W3A PRO: Is Solana Following in ETH's 2018 Footsteps?

Discover if Solana is truly dead or if the builders are still building

GM PRO Doers!

I don’t know about you but “Is Solana Dead?” seems to be the question I’m seeing all over Twitter and in my inbox.

A few of you PRO members also asked that I answer this question with on-chain analysis. So here we are. 🤷‍♂️

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Now, let’s get down to business.

What’s Happening on Solana?

There’s no doubt that Solana is down bad…

Just look at the price chart below. In the last 14 months, the price of SOL (Solana’s native token) went from around $260 down to <$10 and is now sitting at just above $16 at the time of writing.

At its lowest, SOL dropped a cute +97% from all-time highs. 👀

To make matters worse, one of the top NFT projects on Solana, DeGods, recently announced it’s moving to Ethereum and the team's second project, Y00ts, is moving to Polygon as well.

Of course, all of this is happening on the back of one of SOL's biggest holders (>10% of total supply) and the broadest Solana ecosystem investors, FTX, falling bankrupt.

There is no doubt that things look bad for Solana. 

However, those who were around back in 2018 know that we experienced a somewhat similar scenario with Ethereum.

In 2018, the price of ETH fell from its (then) all-time high of $1,428 down to around $85, resulting in a 94% drop in the price of ETH. 🤷‍♀️

The crypto and web3 space were very different back then, but many projects and businesses ran out of money, people were fleeing the space, and it left many, even the most committed to Ethereum, wondering if it was going to make it.

Thankfully, the Ethereum community pushed through the depths of a long crypto winter, and the vibrant and flourishing Ethereum ecosystem we know today exists.

Now, you may be wondering why I’m talking about Solana’s price on Web3 Academy since it’s an area we don’t tend to cover. 

Well, the reason is this…

If there is one thing I’ve learned following Ethereum for all of these years, it’s that there is a big difference between Ethereum the blockchain, and ETH the currency.

This is also true of Solana the blockchain and SOL the currency. So while the price of SOL looks unbelievably terrible, it may not reflect what is happening to Solana the blockchain, and its community.

In fact, take a look at this logarithmic price chart of the Amazon stock below.

In 2000, the price of AMZN dropped 94.79% down to $4. For some context, Amazon's most recent all-time high was $165 and over its 26 years of trading on the stock market there have been:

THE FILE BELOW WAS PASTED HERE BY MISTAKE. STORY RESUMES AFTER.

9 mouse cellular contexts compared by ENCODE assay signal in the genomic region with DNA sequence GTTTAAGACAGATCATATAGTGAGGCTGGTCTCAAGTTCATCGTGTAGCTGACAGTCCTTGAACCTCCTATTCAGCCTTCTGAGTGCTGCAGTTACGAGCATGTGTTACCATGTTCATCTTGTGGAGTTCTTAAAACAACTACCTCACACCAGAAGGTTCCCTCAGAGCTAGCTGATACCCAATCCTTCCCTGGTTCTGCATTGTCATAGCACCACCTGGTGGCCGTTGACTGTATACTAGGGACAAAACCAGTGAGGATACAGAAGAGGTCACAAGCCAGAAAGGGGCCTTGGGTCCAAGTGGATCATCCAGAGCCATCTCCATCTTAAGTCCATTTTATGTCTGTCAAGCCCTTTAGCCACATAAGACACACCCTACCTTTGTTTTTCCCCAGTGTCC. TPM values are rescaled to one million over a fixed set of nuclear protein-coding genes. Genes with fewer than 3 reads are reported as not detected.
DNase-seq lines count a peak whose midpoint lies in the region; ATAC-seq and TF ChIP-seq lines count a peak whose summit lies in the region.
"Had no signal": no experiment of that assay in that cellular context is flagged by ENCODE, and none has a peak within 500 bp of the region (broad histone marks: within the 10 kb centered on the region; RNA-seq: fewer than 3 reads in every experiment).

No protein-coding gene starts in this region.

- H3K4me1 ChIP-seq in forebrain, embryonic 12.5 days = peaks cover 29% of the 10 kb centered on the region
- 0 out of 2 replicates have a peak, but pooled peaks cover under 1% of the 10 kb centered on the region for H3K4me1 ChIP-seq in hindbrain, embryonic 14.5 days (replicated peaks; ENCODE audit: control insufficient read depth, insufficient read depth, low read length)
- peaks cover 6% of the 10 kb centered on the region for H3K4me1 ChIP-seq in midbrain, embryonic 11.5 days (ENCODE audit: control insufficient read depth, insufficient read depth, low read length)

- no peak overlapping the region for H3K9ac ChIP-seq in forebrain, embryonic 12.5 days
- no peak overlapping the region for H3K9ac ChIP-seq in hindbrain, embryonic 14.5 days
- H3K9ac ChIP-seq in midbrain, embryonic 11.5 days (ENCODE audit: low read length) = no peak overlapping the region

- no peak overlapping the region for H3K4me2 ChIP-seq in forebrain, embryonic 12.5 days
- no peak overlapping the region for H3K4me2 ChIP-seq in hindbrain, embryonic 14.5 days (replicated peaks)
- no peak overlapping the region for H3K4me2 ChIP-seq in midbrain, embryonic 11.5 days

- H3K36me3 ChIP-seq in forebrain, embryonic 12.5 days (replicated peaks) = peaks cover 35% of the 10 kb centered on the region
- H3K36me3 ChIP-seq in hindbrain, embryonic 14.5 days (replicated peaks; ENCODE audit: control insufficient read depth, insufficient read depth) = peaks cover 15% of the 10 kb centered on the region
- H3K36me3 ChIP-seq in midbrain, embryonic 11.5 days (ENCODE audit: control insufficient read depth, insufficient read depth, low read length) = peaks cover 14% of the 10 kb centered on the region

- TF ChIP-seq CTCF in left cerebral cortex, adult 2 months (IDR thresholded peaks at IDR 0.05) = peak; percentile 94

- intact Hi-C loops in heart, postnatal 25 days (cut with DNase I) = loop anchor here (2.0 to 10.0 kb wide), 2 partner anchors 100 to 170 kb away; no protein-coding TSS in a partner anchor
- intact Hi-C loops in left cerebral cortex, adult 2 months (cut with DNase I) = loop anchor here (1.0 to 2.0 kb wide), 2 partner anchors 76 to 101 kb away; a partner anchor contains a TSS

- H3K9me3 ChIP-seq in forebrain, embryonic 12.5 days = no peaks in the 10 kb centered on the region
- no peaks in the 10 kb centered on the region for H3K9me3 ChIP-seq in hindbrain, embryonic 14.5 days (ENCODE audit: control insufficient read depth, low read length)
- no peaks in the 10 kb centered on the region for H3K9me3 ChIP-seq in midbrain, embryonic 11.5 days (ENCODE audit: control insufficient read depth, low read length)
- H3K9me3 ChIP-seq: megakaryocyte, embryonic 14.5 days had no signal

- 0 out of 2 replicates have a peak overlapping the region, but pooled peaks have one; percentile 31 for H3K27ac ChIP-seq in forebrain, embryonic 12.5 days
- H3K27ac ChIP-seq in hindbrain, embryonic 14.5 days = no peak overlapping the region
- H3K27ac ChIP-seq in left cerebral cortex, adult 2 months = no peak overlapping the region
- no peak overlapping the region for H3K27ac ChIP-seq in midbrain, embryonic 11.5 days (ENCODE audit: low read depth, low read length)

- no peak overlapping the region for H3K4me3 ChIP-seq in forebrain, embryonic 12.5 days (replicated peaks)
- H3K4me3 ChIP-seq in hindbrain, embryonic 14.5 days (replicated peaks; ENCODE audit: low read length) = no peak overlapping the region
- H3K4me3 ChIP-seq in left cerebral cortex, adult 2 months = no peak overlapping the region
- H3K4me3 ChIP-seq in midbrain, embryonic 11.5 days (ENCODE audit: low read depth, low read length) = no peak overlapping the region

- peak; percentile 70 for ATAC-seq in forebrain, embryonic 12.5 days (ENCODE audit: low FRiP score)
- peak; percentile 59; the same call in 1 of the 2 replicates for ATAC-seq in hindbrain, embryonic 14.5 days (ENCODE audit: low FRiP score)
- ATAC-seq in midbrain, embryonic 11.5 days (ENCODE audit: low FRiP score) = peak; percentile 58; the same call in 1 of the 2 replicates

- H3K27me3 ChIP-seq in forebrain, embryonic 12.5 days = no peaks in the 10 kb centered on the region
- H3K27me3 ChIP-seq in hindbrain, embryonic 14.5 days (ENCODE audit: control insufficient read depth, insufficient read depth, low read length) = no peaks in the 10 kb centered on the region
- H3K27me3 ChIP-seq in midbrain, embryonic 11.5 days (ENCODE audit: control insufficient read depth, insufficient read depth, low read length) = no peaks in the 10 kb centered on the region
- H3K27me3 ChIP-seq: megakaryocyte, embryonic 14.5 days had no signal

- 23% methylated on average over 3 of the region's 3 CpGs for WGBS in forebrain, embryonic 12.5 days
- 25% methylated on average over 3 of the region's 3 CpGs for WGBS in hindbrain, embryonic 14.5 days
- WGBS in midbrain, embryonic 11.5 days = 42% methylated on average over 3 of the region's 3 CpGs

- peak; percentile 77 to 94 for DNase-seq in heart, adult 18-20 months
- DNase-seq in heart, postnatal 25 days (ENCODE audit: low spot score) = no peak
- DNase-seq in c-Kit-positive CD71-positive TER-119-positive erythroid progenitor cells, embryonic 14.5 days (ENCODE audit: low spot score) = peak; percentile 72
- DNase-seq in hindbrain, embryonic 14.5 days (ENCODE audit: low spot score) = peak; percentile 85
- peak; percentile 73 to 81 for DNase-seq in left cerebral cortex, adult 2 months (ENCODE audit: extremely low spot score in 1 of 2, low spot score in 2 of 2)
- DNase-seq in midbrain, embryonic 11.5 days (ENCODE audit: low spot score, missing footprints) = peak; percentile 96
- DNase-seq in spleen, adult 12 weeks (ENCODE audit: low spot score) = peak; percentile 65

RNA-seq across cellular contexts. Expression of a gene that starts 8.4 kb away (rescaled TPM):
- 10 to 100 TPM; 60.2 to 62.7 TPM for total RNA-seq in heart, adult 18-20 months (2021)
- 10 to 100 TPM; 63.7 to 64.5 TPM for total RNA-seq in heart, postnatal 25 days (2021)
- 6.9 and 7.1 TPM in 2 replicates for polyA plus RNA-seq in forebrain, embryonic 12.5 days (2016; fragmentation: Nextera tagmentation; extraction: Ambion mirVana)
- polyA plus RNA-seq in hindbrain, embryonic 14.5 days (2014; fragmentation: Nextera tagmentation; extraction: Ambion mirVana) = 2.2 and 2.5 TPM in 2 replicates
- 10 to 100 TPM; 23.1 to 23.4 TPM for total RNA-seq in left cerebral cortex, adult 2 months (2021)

• Seven times when the price dropped more than 30%

  • Four times when the price dropped more than 50% 

  • And three times where the price dropped more than 60%

What a ride! Yet, Amazon is one of the largest companies in the world (it’s currently down more than 50% from its ATH though lol). 📉

The point is this, the price is irrelevant to the underlying technology. Prices of technologies will always fluctuate and can sometimes significantly “de-peg” from their fundamental value.

And this doesn’t matter because network effects are the true driver of technological adoption.

Why Network Effects Are Important

Network effects are a phenomenon whereby an increased number of participants who use or interact with a particular technology increases the “value” of said technology.

A more valuable technology then increases the number of participants who use or interact with the technology which, again, increases its “value”, thus increasing the number of participants… You get the point. ♻️

The internet for example became better and better as more people started using it. Facebook, Amazon, etc. had the same benefit of network effects.

Once a technology reaches a certain level of network effect it’s very tough for it to die. Bitcoin and Ethereum have likely both reached this point.

That’s not to say it can’t die, it’s just to say it’s more difficult than people think—especially if that network is continuing to grow over time.

So, when we ask the question “is Solana going to die?”, what we need to do is look at its network effects. We must look into what’s happening with the participants of the Solana blockchain, i.e., its users and developers.

The wonderful thing about blockchain technology is that we can do just that!

  • We can look into the trend of new users on the Solana blockchain.

  • We can review the trends of user transactions and value on the Solana Blockchain

  • And most importantly (especially early on in a technology), we can look into developer activity trends and new projects being deployed on the blockchain.

Now, before I dive into the charts, it’s important to remember that we are now 14 months into a bear market, so naturally, these numbers aren’t going to look great. 🤧

So what we’re going to do is compare Solana's numbers to Ethereum during the same timeframe, as well as Ethereum's first cycle in 2017-2018 to see what we can uncover about the health of Solana.

Active Wallets